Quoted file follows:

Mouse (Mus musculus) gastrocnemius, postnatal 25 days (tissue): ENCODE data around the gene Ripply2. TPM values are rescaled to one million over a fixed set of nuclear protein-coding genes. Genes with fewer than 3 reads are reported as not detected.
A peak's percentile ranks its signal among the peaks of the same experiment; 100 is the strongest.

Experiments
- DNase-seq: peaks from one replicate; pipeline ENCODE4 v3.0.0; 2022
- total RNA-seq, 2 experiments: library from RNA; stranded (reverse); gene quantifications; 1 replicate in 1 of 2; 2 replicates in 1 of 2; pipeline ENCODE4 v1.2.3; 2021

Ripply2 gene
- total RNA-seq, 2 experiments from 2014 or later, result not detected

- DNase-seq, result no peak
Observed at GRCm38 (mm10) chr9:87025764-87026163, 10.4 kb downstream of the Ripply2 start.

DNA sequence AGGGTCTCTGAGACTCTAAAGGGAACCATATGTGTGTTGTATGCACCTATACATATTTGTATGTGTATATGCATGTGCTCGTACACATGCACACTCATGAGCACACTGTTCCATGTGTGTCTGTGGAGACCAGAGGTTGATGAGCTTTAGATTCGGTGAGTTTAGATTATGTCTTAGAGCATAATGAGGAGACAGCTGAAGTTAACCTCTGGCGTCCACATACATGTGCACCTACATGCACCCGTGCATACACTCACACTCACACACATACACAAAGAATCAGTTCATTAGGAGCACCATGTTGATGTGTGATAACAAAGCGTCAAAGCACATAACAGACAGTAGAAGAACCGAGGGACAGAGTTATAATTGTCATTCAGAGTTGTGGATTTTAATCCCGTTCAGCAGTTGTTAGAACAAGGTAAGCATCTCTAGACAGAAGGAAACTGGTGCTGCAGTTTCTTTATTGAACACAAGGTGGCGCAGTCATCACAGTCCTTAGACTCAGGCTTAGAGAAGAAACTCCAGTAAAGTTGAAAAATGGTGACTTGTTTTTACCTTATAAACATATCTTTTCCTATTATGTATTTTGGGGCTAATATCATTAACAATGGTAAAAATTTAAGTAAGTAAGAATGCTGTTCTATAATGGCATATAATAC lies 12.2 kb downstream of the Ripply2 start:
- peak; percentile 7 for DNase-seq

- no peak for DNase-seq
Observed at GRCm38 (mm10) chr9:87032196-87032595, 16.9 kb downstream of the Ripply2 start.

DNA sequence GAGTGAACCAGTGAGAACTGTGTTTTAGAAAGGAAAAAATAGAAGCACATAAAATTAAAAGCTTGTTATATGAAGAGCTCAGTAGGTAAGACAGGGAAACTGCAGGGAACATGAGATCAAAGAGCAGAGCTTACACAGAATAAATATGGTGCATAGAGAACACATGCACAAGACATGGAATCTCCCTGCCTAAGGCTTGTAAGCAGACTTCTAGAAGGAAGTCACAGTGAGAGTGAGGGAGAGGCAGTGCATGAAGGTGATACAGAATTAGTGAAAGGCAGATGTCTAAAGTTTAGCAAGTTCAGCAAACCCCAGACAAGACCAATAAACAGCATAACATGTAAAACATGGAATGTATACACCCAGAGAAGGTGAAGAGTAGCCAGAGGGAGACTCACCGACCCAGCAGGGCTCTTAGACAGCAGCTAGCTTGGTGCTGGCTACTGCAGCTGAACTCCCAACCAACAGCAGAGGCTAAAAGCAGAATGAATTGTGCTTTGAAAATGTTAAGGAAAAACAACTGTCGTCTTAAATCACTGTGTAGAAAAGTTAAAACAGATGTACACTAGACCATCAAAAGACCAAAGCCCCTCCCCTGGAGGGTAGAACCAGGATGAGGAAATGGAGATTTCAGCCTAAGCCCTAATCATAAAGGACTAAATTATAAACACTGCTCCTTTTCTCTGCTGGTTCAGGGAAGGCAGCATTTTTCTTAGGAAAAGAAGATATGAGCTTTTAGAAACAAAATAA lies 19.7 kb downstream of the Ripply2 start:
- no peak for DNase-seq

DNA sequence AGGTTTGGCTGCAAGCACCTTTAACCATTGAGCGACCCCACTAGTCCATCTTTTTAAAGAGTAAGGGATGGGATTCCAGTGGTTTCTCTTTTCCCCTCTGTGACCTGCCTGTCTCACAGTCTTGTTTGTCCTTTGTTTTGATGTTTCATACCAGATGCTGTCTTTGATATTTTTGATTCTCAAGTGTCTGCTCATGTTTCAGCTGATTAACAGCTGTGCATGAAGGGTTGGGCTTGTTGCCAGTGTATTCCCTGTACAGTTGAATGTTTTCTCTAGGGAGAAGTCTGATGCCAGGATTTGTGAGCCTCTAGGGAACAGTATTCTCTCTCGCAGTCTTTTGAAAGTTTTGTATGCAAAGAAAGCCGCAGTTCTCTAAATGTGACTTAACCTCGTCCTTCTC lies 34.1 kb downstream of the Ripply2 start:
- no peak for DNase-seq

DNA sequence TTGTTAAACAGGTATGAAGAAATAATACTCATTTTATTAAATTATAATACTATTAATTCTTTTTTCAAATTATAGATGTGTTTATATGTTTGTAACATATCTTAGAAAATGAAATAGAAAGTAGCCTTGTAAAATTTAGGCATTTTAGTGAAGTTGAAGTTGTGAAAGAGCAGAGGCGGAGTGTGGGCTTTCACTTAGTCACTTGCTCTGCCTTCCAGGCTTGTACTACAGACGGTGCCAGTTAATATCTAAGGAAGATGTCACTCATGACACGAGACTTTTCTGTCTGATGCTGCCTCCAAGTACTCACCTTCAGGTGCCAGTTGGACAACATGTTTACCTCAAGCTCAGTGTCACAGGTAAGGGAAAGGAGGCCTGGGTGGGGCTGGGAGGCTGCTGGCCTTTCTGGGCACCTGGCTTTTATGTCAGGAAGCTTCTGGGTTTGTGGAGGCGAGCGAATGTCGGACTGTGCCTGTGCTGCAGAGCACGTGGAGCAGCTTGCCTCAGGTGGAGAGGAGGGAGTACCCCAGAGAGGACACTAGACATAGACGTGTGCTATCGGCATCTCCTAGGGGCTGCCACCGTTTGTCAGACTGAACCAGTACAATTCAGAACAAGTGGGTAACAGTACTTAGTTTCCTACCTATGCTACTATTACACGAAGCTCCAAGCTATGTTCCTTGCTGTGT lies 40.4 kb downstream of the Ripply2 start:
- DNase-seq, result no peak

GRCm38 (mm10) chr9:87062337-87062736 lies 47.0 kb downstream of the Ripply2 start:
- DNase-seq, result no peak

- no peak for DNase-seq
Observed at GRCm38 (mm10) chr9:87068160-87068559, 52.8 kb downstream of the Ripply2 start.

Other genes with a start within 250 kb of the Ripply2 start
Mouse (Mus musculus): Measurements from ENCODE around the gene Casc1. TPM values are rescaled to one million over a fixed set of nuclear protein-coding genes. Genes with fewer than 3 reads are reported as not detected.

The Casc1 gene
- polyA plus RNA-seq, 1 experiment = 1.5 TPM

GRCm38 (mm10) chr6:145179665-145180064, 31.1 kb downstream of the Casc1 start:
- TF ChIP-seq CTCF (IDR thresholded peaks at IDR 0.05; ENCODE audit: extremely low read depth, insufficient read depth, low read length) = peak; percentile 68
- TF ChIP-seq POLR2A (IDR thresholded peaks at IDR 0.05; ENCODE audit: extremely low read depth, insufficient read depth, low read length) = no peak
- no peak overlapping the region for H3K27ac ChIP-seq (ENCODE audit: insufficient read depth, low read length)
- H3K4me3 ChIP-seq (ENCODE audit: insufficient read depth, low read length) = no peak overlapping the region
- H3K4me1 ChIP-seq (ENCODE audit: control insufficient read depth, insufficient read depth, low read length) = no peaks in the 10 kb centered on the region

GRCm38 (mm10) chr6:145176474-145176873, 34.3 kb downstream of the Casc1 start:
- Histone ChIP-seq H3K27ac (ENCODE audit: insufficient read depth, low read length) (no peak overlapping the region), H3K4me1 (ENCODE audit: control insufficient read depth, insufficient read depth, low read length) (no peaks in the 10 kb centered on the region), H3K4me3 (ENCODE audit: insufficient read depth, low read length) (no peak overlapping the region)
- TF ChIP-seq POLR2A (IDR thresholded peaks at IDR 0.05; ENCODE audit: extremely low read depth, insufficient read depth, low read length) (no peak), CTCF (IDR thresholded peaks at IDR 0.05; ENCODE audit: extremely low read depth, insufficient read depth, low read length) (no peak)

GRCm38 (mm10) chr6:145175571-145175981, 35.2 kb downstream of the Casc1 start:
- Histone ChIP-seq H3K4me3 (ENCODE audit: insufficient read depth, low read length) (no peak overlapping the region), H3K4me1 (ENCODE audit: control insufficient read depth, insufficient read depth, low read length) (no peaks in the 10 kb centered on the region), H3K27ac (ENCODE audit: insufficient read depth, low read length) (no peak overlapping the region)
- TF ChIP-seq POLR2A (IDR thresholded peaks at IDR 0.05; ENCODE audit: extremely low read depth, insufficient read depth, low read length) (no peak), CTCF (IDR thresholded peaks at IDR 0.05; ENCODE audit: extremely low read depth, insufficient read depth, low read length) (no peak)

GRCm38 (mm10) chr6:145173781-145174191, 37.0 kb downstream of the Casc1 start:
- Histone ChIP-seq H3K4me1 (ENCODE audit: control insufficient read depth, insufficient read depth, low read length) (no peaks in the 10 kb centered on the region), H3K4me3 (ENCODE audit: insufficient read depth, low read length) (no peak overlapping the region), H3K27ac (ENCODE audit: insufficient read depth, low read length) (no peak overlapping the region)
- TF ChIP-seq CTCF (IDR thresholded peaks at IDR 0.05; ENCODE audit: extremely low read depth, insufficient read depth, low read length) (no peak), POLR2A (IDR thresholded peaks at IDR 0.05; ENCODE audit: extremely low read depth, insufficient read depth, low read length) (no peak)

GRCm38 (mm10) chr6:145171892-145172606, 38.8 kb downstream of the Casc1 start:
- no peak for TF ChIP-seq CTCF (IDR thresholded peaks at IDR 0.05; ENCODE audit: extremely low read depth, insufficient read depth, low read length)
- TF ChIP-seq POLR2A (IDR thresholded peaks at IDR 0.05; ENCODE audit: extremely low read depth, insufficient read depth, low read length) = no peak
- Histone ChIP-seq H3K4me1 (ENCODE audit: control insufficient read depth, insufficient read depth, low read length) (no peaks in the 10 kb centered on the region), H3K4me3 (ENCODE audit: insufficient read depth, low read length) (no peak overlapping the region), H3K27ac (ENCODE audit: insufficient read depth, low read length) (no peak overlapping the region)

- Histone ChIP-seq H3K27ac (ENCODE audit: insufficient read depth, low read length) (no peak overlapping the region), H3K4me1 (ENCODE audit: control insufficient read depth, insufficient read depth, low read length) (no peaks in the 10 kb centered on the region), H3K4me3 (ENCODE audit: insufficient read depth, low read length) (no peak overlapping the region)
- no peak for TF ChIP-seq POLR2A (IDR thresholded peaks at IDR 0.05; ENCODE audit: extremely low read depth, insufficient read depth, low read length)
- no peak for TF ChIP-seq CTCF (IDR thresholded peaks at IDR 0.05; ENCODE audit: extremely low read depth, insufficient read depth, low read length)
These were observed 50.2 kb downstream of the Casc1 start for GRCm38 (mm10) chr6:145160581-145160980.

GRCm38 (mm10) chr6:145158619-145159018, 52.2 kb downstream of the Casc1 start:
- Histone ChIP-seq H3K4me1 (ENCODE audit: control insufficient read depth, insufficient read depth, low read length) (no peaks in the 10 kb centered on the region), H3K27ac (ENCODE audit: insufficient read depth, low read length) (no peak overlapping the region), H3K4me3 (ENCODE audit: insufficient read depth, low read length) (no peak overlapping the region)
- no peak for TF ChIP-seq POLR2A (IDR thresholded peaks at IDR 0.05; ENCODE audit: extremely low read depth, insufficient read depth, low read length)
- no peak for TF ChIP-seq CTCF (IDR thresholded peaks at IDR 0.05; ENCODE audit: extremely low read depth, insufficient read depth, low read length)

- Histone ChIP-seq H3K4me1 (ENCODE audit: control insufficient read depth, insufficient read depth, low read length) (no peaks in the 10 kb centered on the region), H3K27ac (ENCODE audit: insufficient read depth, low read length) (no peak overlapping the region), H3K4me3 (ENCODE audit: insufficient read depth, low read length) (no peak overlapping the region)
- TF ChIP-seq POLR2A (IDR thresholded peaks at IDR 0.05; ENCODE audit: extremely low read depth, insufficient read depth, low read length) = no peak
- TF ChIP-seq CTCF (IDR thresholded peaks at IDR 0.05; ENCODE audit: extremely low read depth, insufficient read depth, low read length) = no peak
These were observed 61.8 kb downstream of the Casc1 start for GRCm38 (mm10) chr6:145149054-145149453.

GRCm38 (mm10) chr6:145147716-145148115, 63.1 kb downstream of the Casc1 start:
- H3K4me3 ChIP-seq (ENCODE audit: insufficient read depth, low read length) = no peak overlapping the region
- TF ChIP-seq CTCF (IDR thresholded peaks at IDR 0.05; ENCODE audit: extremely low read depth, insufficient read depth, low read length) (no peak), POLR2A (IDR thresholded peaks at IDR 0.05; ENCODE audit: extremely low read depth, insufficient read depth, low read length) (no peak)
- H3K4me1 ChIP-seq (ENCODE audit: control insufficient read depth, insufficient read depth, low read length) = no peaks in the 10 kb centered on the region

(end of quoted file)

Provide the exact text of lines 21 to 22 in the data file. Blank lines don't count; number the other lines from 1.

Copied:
- DNase-seq, result no peak

- no peak for DNase-seq